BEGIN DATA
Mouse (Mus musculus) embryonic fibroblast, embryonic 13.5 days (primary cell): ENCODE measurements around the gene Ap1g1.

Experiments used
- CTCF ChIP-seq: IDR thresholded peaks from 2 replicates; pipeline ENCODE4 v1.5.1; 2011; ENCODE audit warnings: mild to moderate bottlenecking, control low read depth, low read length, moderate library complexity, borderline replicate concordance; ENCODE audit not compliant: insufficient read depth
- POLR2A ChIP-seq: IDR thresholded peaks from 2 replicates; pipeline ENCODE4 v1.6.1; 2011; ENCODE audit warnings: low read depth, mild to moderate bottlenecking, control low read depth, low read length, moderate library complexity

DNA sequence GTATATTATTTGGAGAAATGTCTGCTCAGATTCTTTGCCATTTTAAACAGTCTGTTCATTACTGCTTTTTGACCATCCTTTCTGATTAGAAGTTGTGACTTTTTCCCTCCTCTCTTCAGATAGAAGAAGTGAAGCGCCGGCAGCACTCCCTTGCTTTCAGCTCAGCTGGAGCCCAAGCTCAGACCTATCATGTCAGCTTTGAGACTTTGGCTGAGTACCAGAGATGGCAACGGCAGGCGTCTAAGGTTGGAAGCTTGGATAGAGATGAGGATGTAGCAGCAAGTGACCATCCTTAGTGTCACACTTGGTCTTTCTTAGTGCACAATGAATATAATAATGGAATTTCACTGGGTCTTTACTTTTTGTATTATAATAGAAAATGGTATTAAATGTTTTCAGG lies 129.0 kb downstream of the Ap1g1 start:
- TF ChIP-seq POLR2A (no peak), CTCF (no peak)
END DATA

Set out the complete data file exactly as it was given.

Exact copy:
Mouse (Mus musculus) embryonic fibroblast, embryonic 13.5 days (primary cell): ENCODE measurements around the gene Ap1g1.

Experiments used
- CTCF ChIP-seq: IDR thresholded peaks from 2 replicates; pipeline ENCODE4 v1.5.1; 2011; ENCODE audit warnings: mild to moderate bottlenecking, control low read depth, low read length, moderate library complexity, borderline replicate concordance; ENCODE audit not compliant: insufficient read depth
- POLR2A ChIP-seq: IDR thresholded peaks from 2 replicates; pipeline ENCODE4 v1.6.1; 2011; ENCODE audit warnings: low read depth, mild to moderate bottlenecking, control low read depth, low read length, moderate library complexity

DNA sequence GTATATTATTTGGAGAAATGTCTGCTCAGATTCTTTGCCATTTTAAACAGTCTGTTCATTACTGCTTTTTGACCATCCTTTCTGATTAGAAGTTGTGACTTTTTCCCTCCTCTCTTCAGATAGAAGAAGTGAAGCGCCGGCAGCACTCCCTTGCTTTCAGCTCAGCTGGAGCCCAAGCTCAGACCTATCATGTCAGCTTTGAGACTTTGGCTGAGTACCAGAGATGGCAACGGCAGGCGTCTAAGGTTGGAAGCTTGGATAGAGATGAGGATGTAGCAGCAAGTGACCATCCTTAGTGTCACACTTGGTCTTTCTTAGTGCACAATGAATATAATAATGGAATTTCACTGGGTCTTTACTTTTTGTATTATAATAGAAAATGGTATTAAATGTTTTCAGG lies 129.0 kb downstream of the Ap1g1 start:
- TF ChIP-seq POLR2A (no peak), CTCF (no peak)